This past Sunday, at the 60th Filmfare Awards, Pakistani leading man Fawad Khan won the award for the best male debut in Bollywood for his role in Khoobsurat. In our November 2014 issue, Karanjeet Kaur explored the crossover appeal of dramas from Pakistan with the advent of Zee Zindagi. In this excerpt from that story, she reviews Zindagi Gulzar Hai, the television series that first brought Fawad Khan to the attention of his Indian fan following.
The current crop of Pakistani dramas to make their way across the border, via Zindagi, were all created over the last four or five years, in the image of the old PTV plays. They were originally telecast on private Urdu channels—such as Hum TV, Geo TV and ARY Zindagi—that launched around the time General Pervez Musharraf seized power after a coup d’etat in 1999. The influx of private money into the media and entertainment sectors during the early and mid 2000s helped revive teleserials. Before the decade ended, the industry had found a name it could bank on: Umera Ahmad.
The 37-year-old writer’s romantic novels and screenplays centre around female protagonists, and mirror middle- and upper-class anxieties about love, weddings and social mobility. Her milieus are contemporary, and her heroines, somewhat like Haseena Moin’s, appear progressive, if ultimately acquiescent. Doraha (Crossroads, 2008), an adaptation of her novel directed by Mehreen Jabbar and featuring a soundtrack by the pop sensation Jal, catapulted her to renown, paving the way for future teleplays, Meri Zaat Zarra-e-Benishan (My Existence is Meaningless, 2009) and Shehr-e-Zaat (City Unto Self, 2012).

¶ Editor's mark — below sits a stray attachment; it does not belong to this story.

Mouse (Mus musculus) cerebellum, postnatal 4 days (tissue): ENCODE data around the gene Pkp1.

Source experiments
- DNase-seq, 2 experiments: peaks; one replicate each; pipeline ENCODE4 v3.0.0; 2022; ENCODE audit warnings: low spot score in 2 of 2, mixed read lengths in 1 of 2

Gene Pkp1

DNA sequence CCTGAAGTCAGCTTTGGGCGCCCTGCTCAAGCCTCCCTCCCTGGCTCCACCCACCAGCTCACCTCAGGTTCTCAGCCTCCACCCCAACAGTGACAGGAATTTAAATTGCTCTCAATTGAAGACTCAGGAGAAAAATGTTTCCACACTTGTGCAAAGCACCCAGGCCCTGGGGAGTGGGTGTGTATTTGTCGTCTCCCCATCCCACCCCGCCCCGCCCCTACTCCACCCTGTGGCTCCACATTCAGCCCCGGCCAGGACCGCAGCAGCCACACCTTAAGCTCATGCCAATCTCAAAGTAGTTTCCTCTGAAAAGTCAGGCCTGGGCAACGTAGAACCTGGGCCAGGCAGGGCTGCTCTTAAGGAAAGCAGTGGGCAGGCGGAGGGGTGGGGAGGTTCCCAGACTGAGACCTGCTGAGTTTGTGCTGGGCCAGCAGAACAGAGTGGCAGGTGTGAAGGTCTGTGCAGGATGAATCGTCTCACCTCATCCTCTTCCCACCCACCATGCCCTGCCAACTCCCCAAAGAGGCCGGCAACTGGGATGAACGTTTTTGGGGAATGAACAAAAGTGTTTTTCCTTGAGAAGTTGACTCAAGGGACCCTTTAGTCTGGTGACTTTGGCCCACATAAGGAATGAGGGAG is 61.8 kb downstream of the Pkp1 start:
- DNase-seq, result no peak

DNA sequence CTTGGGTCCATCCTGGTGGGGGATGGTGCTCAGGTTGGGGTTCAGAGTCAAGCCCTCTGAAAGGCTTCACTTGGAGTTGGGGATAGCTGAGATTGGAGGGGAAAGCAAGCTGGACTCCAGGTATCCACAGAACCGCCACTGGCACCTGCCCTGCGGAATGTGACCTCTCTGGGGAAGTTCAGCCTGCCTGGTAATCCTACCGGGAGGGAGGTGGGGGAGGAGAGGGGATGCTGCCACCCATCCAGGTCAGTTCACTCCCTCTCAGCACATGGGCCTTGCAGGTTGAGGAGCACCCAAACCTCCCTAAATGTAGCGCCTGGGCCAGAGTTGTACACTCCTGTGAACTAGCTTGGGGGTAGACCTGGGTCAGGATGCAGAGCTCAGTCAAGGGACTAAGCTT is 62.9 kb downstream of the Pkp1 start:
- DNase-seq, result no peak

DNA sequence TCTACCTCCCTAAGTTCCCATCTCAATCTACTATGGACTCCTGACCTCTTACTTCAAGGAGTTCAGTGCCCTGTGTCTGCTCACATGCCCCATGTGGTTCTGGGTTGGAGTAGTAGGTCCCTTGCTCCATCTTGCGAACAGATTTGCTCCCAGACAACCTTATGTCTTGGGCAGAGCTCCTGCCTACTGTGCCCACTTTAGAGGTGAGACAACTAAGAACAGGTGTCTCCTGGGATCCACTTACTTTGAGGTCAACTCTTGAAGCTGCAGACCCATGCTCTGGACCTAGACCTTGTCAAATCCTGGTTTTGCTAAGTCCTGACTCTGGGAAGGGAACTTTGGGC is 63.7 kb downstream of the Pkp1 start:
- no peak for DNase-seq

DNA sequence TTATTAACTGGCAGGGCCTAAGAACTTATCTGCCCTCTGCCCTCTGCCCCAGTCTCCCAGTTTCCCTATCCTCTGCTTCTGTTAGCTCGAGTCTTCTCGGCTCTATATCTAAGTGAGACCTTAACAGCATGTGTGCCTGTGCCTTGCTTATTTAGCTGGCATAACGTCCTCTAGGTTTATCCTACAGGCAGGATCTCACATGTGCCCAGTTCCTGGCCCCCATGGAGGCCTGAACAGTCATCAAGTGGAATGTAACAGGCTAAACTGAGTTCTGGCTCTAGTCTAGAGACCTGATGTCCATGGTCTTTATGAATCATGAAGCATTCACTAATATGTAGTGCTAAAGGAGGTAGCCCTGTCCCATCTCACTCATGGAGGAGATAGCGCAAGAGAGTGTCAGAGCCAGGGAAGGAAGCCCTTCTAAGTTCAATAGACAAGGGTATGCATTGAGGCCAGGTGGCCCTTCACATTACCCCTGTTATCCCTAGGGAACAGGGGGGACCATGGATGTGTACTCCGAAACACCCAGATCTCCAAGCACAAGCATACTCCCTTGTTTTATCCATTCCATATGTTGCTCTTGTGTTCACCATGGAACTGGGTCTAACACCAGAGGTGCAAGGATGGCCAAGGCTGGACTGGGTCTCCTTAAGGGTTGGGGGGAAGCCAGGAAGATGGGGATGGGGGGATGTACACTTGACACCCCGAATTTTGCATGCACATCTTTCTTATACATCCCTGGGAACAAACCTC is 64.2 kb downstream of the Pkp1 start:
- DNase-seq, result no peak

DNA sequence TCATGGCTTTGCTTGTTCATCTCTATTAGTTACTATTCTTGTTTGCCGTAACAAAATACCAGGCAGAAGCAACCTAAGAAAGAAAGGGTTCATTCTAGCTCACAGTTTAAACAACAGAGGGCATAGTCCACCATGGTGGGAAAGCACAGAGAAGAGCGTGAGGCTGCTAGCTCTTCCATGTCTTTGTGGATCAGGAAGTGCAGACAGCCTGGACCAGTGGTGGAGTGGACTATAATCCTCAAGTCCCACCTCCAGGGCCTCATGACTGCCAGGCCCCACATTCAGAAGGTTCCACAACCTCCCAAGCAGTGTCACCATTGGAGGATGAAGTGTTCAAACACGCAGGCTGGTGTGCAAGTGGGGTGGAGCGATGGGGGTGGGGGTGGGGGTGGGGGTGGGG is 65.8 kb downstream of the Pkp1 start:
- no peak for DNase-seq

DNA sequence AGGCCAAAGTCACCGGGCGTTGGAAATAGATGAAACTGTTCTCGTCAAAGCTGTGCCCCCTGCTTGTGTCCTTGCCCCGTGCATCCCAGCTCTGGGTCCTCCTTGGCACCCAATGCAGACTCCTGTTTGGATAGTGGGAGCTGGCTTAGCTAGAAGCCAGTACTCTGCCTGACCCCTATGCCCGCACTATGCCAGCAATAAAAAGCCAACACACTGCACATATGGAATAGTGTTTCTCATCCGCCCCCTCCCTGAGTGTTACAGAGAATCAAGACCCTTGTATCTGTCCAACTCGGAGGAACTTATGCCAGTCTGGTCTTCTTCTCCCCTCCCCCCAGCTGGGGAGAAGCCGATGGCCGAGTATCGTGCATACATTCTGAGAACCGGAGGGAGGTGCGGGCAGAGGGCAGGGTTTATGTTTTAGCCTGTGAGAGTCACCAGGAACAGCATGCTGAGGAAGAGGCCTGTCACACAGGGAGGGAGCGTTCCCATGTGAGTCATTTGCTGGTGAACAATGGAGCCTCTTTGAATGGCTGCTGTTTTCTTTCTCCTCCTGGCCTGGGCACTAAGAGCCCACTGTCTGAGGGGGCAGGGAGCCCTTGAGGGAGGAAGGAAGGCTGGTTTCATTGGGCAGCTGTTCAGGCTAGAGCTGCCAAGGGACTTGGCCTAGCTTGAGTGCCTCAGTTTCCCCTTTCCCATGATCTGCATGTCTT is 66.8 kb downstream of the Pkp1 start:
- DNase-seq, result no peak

Zee Zindagi started broadcasting on 23 June, with the flagship show Zindagi Gulzar Hai (Life is a Bed of Roses, 2012), based on Ahmad’s novel of the same name. Starring Sanam Saeed and Fawad Khan in the lead roles of Kashaf Murtaza and Zaroon Junaid, Zindagi Gulzar Hai is an intelligent update of Jane Austen’s Pride and Prejudice; its main preoccupations, through its 26 episodes, are ideas of class and upbringing—ideas that mainstream Indian serials have often picked up, but usually subjected to notoriously melodramatic treatment.
The two lead characters’ diverging worldviews, which the narrative uses as a framing device, are a function of their respective classes. Kashaf has been moulded into a fiercely independent and strong-willed young woman by her economic and familial circumstances. Money is tight, and she frequently clashes with her father, who left her mother and two sisters to marry another woman and father a son. Kashaf meets the dreamy, upper-class chauvinist Zaroon at university. Their perspectives are so irreconcilable that you might doubt the potential for any romance between the two, even though the opening credits sequence makes clear that their love is inevitable.